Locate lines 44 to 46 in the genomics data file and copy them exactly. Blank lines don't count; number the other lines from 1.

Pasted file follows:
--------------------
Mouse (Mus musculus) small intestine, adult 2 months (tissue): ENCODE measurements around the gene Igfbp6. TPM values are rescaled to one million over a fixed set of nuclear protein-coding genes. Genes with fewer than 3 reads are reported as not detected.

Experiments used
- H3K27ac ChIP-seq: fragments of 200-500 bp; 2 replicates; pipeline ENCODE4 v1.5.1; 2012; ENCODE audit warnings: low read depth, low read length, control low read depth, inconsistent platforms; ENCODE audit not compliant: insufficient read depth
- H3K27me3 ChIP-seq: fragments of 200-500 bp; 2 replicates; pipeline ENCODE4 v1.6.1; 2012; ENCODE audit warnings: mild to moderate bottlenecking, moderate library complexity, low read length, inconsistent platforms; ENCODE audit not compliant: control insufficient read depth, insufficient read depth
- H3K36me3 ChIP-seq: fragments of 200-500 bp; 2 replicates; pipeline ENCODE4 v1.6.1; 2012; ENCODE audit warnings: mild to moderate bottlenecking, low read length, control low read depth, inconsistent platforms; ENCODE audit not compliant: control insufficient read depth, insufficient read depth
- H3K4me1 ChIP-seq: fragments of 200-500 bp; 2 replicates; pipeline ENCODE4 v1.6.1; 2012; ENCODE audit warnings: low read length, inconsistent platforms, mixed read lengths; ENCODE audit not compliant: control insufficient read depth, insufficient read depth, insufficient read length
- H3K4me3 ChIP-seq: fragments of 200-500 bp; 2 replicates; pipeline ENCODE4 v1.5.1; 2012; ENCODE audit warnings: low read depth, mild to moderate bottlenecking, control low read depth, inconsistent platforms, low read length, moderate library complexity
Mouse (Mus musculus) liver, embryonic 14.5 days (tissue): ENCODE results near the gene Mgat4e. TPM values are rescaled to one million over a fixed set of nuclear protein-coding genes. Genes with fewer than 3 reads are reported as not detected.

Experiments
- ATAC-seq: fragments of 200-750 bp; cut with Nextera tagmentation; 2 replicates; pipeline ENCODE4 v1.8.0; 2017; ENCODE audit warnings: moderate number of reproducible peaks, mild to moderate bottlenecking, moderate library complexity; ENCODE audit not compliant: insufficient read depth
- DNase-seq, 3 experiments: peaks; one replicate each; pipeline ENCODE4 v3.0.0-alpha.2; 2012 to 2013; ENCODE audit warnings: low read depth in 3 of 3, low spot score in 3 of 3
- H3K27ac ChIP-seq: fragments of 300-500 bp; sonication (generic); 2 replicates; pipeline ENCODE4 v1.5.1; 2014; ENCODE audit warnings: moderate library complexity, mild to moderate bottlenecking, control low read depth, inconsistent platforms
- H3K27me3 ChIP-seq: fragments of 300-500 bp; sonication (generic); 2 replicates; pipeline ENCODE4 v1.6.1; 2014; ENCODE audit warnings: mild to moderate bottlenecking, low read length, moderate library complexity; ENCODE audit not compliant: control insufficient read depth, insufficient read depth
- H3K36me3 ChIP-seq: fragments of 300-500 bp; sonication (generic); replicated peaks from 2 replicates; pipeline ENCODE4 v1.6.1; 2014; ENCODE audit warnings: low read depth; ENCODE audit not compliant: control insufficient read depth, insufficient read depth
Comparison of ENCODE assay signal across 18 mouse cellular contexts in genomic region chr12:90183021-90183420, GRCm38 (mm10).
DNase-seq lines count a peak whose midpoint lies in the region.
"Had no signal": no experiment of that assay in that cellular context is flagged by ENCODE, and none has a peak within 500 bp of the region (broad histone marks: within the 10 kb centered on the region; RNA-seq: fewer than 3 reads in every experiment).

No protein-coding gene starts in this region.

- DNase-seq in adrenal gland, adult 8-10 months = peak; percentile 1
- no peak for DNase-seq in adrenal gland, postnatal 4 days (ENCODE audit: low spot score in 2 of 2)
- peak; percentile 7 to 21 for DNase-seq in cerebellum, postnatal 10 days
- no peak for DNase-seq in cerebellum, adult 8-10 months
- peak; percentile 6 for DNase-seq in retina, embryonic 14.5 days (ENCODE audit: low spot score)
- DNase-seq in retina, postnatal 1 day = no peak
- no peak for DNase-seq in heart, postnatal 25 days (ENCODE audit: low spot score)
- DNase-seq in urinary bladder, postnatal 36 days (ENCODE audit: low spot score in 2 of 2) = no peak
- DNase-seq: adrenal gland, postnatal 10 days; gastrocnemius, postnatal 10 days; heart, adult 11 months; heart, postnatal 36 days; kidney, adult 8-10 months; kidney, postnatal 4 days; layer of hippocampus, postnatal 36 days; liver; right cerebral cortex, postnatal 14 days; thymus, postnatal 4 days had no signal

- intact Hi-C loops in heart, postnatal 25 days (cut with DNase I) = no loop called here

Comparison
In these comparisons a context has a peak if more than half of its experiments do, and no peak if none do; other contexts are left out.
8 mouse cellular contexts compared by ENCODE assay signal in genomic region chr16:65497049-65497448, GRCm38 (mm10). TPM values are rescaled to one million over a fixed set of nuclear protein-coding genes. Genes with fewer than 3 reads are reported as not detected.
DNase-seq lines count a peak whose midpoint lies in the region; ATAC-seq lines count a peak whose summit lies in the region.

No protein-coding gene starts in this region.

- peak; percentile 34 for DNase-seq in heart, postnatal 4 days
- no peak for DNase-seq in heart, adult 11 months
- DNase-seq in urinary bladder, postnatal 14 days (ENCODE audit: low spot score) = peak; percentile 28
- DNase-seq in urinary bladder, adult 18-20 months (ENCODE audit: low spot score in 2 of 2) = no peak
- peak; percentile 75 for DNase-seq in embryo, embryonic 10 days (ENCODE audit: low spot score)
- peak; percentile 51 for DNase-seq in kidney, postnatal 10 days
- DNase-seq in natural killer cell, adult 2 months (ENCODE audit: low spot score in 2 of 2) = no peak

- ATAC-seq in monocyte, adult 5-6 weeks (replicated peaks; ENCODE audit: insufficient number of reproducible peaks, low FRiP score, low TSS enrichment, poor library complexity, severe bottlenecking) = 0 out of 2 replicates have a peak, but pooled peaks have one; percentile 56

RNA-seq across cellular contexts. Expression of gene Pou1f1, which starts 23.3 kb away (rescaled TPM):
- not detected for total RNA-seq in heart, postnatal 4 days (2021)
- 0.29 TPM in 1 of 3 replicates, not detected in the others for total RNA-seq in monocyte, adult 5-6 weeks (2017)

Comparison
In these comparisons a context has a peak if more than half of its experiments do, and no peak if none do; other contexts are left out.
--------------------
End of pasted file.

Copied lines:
- 0.29 TPM in 1 of 3 replicates, not detected in the others for total RNA-seq in monocyte, adult 5-6 weeks (2017)

Comparison
In these comparisons a context has a peak if more than half of its experiments do, and no peak if none do; other contexts are left out.